One of the aims of this study was to find out how many of the days calculated as infertile (green) fell in the individual fertile (yellow/red) window. To ensure that ovulation was not missed, the fertile window was extended to eight days. The following cycle scenarios were included in the analysis:


Daysy cyclus tracker wetenschappelijk onderzocht nauwkeurig

Overall, only 0.6% of the days shown were green, even though they were in the fertile window and thus should have been ‘red’ (potentially fertile) (see graph). However, 50% of these ‘false green days’ were five days before ovulation and thus would have had only a minimal chance of pregnancy during this period.


Daysy studie uitkomsten

Environmental influences


Besides natural factors, there are also influences that can be influenced by the environment, i.e. from outside. These factors include the number of days measured and the normal fluctuation range in measurements (known as temperature outliers).


  • Outliers in temperature

  • Temperature outliers can be caused by some or a combination of many factors:

  • Too short or disturbed sleep

  • Getting up very early when this is atypical for you

  • Shift work

  • Unusual alcohol consumption

  • Stress, psychological tension, excitement

  • Change of environment (travel, holidays, major change of climate)


The second aim of the study was to find out how temperature fluctuations affect the calculation of fertile and infertile days. To get an answer, Daysy was ‘’powered‘’ with predetermined temperature data (see figure a-d).


cyclus verloop goede hormonale balans

ovulatie en menstruatie hormonale balans

progesteron hormoon na de ovulatie

stress en invloed op je hormonen, menstruatiecyclus verstoring PCOS


The analysis showed that temperature fluctuations have a direct impact on Daysy's calculations. When these fluctuations between measured days are small (see figure a), the algorithm calculates more green (infertile) days (56%). When the fluctuations are very large (see figure d), it calculates fewer green days (43%) and more yellow days (17%). In this way, you can see how Daysy adapts to individual circumstances. On average, Daysy users have temperature fluctuations as shown in figure c.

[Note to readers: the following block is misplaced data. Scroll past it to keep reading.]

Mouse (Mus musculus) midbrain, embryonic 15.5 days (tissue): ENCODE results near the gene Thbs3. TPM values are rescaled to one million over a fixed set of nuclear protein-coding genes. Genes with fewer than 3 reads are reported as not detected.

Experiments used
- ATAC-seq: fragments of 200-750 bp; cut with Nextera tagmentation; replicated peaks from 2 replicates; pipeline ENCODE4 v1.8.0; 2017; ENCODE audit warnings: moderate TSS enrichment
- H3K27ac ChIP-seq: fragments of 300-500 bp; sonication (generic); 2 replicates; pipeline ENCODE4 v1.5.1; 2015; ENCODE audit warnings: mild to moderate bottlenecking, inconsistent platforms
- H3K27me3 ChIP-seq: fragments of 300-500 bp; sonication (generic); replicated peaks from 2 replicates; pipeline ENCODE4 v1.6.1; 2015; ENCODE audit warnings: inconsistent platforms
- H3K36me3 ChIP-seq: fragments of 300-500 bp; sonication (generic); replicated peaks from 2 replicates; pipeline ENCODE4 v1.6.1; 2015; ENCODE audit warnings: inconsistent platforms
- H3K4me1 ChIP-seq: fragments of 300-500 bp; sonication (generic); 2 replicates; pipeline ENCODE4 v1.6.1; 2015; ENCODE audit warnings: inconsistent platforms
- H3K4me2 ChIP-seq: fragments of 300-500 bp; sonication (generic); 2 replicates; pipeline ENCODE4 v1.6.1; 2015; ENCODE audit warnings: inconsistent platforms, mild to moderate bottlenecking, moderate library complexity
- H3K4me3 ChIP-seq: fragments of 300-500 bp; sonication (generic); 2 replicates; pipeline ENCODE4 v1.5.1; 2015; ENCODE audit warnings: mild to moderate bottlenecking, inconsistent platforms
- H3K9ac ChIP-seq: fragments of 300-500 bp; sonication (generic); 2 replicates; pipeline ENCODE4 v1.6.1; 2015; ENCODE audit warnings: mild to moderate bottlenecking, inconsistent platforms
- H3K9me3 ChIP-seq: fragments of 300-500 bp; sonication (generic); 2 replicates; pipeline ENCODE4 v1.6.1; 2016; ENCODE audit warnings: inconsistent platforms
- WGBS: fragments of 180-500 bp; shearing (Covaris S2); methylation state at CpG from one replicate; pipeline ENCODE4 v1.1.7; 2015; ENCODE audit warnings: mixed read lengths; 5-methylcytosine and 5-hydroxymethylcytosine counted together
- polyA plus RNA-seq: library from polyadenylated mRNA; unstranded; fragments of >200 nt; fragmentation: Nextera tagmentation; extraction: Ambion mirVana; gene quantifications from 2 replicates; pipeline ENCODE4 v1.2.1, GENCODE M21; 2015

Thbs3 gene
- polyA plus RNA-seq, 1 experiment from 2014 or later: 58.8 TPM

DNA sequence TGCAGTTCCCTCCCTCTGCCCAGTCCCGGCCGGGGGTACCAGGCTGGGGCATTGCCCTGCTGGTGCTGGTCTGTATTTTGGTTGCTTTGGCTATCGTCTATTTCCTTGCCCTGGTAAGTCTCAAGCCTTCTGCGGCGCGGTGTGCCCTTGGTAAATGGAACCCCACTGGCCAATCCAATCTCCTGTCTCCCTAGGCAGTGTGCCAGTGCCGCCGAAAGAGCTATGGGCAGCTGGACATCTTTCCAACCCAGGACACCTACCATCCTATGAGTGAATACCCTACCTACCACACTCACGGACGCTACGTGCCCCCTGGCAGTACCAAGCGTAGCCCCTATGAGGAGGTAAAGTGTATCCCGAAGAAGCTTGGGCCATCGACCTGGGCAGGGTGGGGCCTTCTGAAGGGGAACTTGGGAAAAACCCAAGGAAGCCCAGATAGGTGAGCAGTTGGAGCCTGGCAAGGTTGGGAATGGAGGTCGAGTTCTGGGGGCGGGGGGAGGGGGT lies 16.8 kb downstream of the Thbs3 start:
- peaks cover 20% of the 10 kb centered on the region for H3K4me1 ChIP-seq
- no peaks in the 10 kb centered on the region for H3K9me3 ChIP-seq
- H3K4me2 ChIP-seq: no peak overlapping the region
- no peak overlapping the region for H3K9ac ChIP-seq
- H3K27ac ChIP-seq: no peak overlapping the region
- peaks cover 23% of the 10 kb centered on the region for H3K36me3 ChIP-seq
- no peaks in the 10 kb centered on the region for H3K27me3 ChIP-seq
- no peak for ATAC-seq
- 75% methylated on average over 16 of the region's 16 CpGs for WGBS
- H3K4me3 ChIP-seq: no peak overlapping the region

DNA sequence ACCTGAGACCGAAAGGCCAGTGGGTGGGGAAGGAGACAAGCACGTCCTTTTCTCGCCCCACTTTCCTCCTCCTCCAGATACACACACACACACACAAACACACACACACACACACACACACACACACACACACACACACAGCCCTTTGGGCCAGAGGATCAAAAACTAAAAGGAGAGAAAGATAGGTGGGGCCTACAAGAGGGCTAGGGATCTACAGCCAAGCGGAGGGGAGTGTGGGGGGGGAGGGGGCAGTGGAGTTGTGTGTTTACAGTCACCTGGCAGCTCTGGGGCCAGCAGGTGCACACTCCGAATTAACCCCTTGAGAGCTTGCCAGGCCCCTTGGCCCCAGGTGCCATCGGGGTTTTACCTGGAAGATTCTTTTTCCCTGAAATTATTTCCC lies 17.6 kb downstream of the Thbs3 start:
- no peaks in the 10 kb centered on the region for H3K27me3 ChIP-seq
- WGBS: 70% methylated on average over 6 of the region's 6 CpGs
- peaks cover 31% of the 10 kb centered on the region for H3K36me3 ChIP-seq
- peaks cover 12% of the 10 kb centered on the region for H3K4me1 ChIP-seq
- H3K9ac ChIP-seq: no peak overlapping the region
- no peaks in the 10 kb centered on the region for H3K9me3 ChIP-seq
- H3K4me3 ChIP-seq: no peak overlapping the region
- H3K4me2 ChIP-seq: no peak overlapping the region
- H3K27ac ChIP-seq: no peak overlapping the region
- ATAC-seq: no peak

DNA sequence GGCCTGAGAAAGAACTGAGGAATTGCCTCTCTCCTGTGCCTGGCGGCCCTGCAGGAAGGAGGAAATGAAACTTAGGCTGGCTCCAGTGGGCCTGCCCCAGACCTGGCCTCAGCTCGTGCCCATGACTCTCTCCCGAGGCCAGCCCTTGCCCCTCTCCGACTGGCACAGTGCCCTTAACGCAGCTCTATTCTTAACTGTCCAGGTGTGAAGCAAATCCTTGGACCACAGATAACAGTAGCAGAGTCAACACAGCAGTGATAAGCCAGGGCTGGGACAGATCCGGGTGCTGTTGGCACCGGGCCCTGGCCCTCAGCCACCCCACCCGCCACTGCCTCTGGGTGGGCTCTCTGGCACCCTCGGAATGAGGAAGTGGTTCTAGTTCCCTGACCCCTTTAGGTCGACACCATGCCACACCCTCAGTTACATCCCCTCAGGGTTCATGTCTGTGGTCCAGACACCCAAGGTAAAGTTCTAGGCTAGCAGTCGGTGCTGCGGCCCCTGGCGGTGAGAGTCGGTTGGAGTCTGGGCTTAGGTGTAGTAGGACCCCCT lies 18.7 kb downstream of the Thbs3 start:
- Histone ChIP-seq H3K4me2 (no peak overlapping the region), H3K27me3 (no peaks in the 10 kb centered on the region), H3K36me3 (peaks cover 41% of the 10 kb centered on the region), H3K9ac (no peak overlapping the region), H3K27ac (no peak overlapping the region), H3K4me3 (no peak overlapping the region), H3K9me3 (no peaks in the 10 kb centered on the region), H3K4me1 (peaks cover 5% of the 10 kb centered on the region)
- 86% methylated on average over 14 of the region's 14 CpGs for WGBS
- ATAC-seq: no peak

Number of unmeasured days


Another factor involved in calculating the number of fertile and infertile days is the number of measured days. Of course, there are always days when you skip measuring. That's part of life. Therefore, it was important for us to study the influence of the number of days measured on the calculation of fertile and infertile days. For this purpose, the datasets were divided into groups that had each measured between 0-20%, 20-40%, 40-60% or 80-100% of all days.


53.1% of users (a total of 47,800 cycles) who used Daysy for 80-100% of their cycle recorded an average of 41% fertile (red) days and 42% infertile (green) days. The analysis shows that Daysy adapts to individual situations.


meting met Daysy overslaan


Sources

1) Hibi, M. et al. Effect of shortened sleep on energy expenditure, core body temperature and appetite: a human randomised crossover trial. Sci. Rep. 7, 39640 (2017).

2) Labyak, S., Lava, S., Turek, F., and Zee, P. Effects of shiftwork on sleep and menstrual function in nurses. Healthcare for Women International , 23(6–7):703–714, 2002.

3) Attarchi, M., Darkhi, H., Khodarahmian, M., Dolati, M., Kashanian, M., Ghaffari, M., Mirzamohammadi, E., and Mohammadi, S. Characteristics of menstrual cycle in shift workers. Global Journal of Health Sciences , 5(3):163–172, May 2013.

4) Ferin, M. Clinical review 105: Stress and the reproductive cycle. Journal of Clinical Endocrinology and Metabolism , 84(6):1768–1774, Jun 1999.

5) Hatch, M. C., Figa-Talamanca, I., and Salerno, S. Work stress and menstrual patterns among American and Italian nurses. Scandinavian Journal of Work, Environment and Health , 25(2):144–150, Apr 1999.

6) Reilly, T. The menstrual cycle and human performance: An overview. Biological Rhythm Research , 31(1):2000.

7) Pehlivanoglu, B., Balkanci, Z. D., Ridvanagaoglu, A. Y., Durmazlar, N., Ozturk, G., Erbas, D., and Okur, H. Impact of stress, gender and menstrual cycle on immune system: Possible role of nitric oxide. Archives of Physiology and Biochemistry , 109(4):383–387, Oct 2001.

Authors: Niels van de Roemer, Andrea de Groot